Worry about me, please do!

I have this blouse. It’s one of my favorites, but absolutely impossible to wear in public. No, it’s not see-through and not even form-fitting. But on the back, for decoration, it has a pair of laces that are forever coming undone. And if I wear this blouse with a short skirt, the ends of the laces hang down in a rather amusing way.

So what? But if I walk down the street like that I’ll be accosted by at least three or four people in succession who will say in their best stage whisper: “Young lady! Your laces are undone.” “What business is it of yours?” I think to myself. “It’s not as if they were bra straps — and even if they were.” But aloud, I feign horror, thank the person and for the umpteenth time tie those accursed laces — until the next gimlet-eyed stranger whispers in my ear.

In Russia one must always be prepared for the unsolicited (and often unneeded) attentions and advice of total strangers. These busybodies have only the best intentions. If I had an enormous rent in my blouse, I doubt anyone would say anything. They might just look at me with surprise, or even indifference, as though I were some strange creature who indulged in odd forms of self-expression. But the undone laces on my blouse evidently destroy the harmony of the image. And this provokes my fellow citizens to meddle.

An Englishman I know complains that if he takes his child out in inclement weather for a walk without her hat, he is immediately deluged with admonishments from passersby: the child will catch cold! “What business is it of theirs?” he fumes. “It’s my child, I’m responsible.” To him these casual remarks are so much impudence, an inexcusable invasion of his private space.

A Spanish journalist I know who came to Moscow to work this winter cannot leave his apartment building without some considerate neighbor warning him about the glare ice underfoot or the dagger-like icicles overhead. “Why are they so worried about me?” he wonders. “I’m not a child.” To answer this question, one must quickly review Russian history with its system of peasant communes where every person bore responsibility for the community as a whole and serious matters were decided all together. For a Russian it is always important to look well — in the sense of “right” — in the eyes of the outside world. Because the opinion of the majority plays such a decisive role, the boundaries of one’s personal space are often blurred.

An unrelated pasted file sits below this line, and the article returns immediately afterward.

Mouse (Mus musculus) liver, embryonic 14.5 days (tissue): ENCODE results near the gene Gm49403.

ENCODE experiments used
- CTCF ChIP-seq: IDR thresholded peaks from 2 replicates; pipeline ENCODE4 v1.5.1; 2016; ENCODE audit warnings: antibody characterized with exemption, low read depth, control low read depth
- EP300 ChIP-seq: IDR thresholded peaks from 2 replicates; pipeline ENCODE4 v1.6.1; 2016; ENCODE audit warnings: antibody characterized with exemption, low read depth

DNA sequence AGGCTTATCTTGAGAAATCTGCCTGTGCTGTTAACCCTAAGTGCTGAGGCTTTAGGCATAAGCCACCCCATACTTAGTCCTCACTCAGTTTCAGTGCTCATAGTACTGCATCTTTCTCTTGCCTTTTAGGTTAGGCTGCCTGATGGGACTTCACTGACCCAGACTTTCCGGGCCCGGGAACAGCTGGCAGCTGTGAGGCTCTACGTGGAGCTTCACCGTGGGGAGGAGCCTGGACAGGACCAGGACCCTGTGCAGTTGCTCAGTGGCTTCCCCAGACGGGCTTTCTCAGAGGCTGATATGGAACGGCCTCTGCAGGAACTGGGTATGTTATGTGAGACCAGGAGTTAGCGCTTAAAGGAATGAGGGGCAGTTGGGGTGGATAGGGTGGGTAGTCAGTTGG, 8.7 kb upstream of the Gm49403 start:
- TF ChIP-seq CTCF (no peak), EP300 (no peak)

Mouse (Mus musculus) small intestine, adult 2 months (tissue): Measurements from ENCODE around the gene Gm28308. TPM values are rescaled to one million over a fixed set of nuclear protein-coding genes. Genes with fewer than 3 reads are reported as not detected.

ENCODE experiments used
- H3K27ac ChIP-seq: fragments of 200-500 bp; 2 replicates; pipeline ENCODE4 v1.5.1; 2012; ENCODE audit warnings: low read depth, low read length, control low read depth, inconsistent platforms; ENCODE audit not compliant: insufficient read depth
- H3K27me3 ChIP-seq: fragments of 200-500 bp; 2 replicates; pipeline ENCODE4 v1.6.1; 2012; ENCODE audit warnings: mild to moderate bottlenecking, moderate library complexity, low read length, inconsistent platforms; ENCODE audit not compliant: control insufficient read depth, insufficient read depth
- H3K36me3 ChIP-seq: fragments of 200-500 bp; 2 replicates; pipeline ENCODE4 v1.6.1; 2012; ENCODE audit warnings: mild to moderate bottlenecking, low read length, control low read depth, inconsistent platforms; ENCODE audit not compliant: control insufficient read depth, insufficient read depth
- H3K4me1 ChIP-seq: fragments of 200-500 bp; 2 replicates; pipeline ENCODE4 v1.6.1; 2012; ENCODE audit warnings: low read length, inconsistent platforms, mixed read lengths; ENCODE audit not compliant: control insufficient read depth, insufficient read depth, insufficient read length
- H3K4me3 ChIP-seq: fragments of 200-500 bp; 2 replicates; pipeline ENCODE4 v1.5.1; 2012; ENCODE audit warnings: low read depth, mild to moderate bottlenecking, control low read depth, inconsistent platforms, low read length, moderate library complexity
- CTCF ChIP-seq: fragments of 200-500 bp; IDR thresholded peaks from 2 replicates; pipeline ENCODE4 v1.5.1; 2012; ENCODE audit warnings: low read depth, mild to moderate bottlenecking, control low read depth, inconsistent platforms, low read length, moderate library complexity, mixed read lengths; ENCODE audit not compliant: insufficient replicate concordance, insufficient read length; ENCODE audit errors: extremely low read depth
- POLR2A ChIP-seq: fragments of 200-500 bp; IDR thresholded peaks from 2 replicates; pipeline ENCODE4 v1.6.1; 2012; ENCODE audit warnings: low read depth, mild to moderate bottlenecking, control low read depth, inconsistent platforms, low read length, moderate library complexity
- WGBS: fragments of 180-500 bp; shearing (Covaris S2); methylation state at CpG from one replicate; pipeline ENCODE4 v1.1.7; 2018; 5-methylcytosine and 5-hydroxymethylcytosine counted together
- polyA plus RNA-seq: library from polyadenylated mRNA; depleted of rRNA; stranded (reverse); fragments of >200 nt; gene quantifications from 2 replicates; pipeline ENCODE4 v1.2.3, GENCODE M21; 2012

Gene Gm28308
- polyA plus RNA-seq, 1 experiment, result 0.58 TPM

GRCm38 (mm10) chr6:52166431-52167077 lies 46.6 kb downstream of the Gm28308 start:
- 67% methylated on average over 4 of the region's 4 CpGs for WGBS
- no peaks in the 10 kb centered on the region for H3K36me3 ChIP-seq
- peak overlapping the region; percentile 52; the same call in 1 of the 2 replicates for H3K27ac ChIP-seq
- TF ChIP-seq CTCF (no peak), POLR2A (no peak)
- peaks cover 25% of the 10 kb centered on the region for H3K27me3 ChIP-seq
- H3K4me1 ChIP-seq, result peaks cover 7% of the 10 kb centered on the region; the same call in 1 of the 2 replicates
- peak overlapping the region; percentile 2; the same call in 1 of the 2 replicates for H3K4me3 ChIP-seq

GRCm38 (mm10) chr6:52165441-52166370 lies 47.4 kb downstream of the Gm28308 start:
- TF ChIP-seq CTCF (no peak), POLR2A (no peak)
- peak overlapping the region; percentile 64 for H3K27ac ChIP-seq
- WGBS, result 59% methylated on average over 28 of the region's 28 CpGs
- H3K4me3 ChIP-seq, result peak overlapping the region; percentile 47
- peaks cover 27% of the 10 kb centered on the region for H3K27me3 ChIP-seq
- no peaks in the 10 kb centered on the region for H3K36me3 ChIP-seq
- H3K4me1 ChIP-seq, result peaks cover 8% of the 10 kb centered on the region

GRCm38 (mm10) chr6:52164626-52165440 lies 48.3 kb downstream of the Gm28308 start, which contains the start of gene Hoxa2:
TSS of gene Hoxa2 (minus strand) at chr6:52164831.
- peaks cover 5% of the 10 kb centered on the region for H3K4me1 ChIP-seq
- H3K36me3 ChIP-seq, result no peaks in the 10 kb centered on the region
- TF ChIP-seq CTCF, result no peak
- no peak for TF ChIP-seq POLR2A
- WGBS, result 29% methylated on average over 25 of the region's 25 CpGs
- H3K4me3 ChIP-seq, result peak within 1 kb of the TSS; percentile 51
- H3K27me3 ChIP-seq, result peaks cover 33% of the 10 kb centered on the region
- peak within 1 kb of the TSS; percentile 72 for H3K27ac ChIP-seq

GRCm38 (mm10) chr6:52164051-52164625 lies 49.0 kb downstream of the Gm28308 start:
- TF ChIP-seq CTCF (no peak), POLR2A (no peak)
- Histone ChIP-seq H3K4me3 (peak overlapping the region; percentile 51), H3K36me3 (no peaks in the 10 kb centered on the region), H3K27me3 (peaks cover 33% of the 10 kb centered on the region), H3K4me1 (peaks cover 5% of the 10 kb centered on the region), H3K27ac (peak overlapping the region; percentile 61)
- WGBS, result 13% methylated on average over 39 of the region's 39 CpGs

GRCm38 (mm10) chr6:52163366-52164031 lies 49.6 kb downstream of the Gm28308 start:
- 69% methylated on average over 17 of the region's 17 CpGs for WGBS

Not so long ago it was impossible to imagine a Moscow courtyard without little old women sitting on the benches stationed outside every building entrance. Theirs was a control stricter than that of the Court of Arbitration at The Hague. Not one miniskirt, not one pair of skin-tight jeans went by uncensored. The decisions of these grannies were, of course, not legally binding, but only the most flamboyant individualists dared disregard them.

In Soviet times this sort of public control extended even to one’s personal life. For instance, the wife who learned that her husband was unfaithful might file a complaint against him with the social organization at his place of work. And it would be that organization’s duty to get to the bottom of the matter. What’s more, many people sincerely thought that this was the proper thing to do: a man had been tempted to abandon the straight and narrow, and needed help getting back on the right track. Who better to do this than his comrades? As a matter of fact, these Soviet-style interventions did often help to return a straying husband to his family.

Today, of course, these extreme cases are a thing of the past, though I suspect that many wives and even a few husbands wouldn’t be opposed to having that sort of control over their wandering spouses. The ubiquitous, all-seeing grannies have also disappeared from Moscow courtyards. And there aren’t any benches by the entrances to the newest apartment buildings, lest an old woman be tempted to sit there. To be honest, sometimes I miss those old women. For instance, late at night when I walk into my yard to find a noisy and not entirely sober group of boys whooping it up. Oh, the strict granny from my childhood would have known exactly what to say and she would have let them have it in short order. But I come meekly home and don’t say anything for fear of invading their personal space.

Is it always bad to invade someone’s personal space uninvited? I don’t know the answer to that question. Incidentally, that Spanish journalist, who did manage to avoid any unfortunate encounters with Moscow icicles, caught cold recently. His neighbors, concerned about his health, have supplied him with all sorts of folk remedies, including a jar of raspberry jam. That he liked very much.

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